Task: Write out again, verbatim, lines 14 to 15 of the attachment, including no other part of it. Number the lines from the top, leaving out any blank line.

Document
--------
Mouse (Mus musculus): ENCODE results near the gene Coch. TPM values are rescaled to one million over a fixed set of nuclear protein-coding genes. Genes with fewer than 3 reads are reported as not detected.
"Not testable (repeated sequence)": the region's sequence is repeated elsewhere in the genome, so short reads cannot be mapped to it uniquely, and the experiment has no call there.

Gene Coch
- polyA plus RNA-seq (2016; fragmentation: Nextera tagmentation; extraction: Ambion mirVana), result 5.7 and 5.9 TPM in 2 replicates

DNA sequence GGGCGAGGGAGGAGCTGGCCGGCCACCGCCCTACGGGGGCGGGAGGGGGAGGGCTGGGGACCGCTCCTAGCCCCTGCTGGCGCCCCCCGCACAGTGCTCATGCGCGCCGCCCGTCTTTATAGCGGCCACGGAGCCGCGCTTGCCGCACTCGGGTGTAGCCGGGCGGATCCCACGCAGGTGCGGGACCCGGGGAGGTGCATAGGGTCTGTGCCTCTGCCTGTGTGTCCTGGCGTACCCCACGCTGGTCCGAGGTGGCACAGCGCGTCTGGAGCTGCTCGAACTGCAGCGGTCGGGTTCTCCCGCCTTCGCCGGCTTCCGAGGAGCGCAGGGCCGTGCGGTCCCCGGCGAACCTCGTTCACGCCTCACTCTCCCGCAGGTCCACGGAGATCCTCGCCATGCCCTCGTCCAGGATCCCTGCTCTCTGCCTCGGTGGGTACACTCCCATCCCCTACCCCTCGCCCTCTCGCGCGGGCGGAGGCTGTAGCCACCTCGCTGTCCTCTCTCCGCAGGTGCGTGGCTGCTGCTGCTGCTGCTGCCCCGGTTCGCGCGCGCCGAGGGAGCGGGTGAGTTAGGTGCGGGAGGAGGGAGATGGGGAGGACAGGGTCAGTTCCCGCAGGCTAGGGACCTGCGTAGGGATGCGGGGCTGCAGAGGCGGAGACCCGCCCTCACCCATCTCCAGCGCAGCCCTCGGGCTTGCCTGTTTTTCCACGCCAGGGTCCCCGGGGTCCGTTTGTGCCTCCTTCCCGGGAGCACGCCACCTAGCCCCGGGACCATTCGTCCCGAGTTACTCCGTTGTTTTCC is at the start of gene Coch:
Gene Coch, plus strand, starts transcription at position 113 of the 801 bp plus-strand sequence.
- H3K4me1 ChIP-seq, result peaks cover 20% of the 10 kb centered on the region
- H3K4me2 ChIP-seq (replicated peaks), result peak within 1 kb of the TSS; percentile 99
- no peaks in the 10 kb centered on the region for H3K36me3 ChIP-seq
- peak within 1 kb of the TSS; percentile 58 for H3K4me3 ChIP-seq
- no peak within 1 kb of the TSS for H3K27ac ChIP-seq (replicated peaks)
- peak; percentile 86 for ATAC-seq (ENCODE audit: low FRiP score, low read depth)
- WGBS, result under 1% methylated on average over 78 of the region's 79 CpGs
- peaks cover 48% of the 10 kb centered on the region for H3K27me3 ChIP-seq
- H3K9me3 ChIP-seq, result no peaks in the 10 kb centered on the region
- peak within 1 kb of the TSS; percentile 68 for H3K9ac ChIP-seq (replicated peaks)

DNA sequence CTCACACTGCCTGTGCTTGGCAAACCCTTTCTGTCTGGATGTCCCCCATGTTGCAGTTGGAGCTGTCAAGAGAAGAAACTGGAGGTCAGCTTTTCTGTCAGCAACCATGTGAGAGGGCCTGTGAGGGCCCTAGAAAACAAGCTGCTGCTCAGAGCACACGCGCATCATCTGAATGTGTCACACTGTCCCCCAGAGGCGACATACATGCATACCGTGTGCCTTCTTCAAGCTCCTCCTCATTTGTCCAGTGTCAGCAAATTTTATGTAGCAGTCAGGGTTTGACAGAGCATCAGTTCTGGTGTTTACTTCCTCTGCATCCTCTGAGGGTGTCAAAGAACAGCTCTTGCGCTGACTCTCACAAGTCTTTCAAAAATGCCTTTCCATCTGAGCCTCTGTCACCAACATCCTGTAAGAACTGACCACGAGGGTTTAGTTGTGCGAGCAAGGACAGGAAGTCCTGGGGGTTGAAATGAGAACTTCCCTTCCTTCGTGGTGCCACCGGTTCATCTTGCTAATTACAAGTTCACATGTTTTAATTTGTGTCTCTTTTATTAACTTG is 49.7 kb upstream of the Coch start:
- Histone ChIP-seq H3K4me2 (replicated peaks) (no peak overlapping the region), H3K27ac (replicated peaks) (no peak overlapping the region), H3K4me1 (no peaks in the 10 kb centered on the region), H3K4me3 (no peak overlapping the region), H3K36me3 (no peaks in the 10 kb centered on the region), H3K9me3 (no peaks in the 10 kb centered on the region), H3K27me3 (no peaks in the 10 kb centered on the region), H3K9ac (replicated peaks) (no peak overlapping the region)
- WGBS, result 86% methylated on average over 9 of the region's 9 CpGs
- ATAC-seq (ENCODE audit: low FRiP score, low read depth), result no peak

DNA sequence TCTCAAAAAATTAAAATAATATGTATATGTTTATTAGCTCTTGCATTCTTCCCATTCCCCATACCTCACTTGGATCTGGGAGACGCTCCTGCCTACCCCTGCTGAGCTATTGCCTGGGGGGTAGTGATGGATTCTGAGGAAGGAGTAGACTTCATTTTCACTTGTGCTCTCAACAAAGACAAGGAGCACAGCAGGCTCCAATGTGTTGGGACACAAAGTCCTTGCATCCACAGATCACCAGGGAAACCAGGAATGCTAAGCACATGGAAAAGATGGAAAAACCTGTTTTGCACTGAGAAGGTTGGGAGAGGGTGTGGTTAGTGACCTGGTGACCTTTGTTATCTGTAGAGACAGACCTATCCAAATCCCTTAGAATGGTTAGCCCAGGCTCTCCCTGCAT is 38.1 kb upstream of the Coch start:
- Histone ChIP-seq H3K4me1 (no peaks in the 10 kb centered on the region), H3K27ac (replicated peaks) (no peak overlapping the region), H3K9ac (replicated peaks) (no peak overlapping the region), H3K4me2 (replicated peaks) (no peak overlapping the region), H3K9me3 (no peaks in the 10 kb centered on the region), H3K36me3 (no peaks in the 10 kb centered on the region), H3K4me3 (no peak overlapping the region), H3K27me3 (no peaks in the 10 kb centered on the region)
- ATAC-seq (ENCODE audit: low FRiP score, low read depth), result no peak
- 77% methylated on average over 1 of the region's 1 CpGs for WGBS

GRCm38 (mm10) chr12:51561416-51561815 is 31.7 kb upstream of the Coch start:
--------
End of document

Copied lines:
- peaks cover 48% of the 10 kb centered on the region for H3K27me3 ChIP-seq
- H3K9me3 ChIP-seq, result no peaks in the 10 kb centered on the region